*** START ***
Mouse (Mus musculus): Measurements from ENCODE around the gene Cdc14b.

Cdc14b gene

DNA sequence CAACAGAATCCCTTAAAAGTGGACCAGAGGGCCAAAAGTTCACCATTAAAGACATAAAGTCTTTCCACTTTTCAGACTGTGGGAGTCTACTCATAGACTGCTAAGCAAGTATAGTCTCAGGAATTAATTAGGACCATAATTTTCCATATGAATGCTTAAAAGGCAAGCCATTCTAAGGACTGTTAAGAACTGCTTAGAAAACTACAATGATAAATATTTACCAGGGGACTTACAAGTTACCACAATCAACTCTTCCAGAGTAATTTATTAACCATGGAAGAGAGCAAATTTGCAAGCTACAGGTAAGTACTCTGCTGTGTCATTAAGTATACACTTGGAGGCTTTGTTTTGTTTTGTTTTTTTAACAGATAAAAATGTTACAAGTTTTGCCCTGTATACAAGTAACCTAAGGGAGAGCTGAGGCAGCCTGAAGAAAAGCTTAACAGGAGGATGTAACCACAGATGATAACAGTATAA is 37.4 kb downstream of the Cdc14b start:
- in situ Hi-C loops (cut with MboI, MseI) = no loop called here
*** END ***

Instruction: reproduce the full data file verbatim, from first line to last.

Mouse (Mus musculus): Measurements from ENCODE around the gene Cdc14b.

Cdc14b gene

DNA sequence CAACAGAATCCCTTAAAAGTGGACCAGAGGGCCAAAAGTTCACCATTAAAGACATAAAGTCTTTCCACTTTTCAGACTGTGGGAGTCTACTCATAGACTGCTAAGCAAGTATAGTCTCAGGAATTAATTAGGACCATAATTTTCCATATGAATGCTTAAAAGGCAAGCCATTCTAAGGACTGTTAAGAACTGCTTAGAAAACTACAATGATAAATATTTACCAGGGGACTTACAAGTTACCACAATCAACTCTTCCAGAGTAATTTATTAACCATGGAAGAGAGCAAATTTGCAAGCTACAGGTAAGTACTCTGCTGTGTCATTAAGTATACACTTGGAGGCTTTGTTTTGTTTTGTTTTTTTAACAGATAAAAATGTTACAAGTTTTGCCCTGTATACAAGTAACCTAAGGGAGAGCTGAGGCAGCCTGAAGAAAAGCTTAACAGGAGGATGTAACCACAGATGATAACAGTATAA is 37.4 kb downstream of the Cdc14b start:
- in situ Hi-C loops (cut with MboI, MseI) = no loop called here